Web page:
"Just meeting the requirements, I don't think is good enough anymore," Cirino said. "I don't think there's anything wrong with expecting greatness in our community."
Resident Chris Dewes said Pulte is squeezing too many homes in too small an area. He said the cluster homes, valued at about $250,000, would bring down the values of existing homes, which cost $350,000 and more.
Mike Galloway, of Lyon Lane in the Woods, said his subdivision has already lost "tons" of trees over the past 15-20 years. He said residents moved into the Woods because it was forested.
Henry Durica, of Martins, said he relocated from Parma to Strongsville so he could have more space.
"Give me five positives - just five - to sway me to even think that this (Pulte plan) is a good idea," Durica said.
Bagirov - pastor of Beth-El Messianic Ministries & Congregation in Lyndhurst - said his house is the last on Ledgestone and abuts the woods that Pulte wants to chop down. He said he moved his family there in July because one of his children is ill and needs a quiet area.
Bagirov said he paid a premium of between $24,000-$30,000 for the lot. He said Pulte representatives promised they would never build in the woods next door.
Jason Heckman, of North Greystone Drive in Fieldstone, said he paid a $7,000 premium for his lot, believing he would have privacy and a wooded area nearby.
"Are you going to reward that type of business practice?" Heckman asked council. "I don't think you should."
Plan in compliance
Residents vented at Tuesday's meeting even though council has no vote on the subdivision. The Planning Commission has the final say, but the commission normally doesn't allow public comments, unless a formal public hearing is scheduled.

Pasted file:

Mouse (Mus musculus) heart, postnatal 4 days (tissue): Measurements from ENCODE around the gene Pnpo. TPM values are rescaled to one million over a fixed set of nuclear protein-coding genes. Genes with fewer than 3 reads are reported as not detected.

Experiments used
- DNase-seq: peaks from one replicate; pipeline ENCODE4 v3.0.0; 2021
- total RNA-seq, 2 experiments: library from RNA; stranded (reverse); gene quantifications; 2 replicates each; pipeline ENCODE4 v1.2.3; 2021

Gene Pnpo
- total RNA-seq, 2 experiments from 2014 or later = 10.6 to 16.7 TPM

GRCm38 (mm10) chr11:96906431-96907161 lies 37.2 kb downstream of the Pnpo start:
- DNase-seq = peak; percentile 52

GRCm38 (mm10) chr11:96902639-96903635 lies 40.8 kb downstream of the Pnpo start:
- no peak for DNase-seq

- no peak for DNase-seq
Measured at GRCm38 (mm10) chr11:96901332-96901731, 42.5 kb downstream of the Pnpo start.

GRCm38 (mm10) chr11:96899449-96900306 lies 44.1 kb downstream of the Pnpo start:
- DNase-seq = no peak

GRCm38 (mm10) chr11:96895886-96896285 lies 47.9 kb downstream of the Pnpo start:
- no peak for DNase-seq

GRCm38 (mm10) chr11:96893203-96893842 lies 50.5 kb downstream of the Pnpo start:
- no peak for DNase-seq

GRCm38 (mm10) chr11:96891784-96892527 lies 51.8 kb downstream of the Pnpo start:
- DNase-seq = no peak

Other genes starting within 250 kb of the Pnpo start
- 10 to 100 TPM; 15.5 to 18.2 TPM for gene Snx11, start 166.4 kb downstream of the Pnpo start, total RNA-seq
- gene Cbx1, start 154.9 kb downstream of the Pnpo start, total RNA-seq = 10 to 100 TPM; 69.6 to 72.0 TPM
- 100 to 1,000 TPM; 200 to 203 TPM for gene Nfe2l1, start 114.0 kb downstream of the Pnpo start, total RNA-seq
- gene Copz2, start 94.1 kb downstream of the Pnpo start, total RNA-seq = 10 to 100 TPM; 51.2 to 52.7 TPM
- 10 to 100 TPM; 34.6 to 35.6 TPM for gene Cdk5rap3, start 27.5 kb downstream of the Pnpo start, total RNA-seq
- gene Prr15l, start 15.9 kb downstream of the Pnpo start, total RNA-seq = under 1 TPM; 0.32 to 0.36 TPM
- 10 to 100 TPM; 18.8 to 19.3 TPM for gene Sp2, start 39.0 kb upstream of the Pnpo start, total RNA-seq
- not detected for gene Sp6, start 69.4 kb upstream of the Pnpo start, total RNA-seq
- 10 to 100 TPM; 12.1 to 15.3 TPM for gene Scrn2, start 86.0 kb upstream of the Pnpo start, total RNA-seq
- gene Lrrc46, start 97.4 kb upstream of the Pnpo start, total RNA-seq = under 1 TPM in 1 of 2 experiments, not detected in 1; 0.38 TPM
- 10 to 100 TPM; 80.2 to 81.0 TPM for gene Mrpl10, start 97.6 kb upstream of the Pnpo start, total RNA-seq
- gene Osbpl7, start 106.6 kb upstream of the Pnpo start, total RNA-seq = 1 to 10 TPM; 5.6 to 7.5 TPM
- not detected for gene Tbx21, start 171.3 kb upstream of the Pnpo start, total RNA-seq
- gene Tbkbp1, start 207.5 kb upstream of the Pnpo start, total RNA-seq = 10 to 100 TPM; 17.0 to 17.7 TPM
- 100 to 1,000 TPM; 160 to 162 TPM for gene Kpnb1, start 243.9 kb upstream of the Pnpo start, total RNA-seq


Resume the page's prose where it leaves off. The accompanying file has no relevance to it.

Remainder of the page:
About 50 Fieldstone-area residents attended Thursday's commission meeting, where city Design Engineer Lori Daley said Pulte's 24-home plan complied with Strongsville code in every respect. She confirmed that Pulte's storm-water-management plan exceeded city requirements.
As for the street connections, Councilman Gordon Short said the city's master street plan calls for such linkups as developments grow, so that police and firefighters have easy access to the homes.
To address concerns about speeding drivers, Pulte agreed to build two traffic-calming concrete islands where Ledgestone in Fieldstone will connect with Martins and White Marsh in the Woods.
Assistant Law Director Dan Kolick said the developer also agreed to add landscaping and screening at the city's request. However, because the plan meets code requirements, the city can't stop construction or the removal of trees, since developers, like anyone, have property rights.
"We don't have the authority to do it," Kolick said.
Short, speaking for his constituents, asked the commission to delay Fieldstone's third phase so that residents would have time to work with the developer and improve the plan.
After the commission's vote, disappointed residents walked out of council chambers. They lingered in the hallway and outside the building, considering their next move.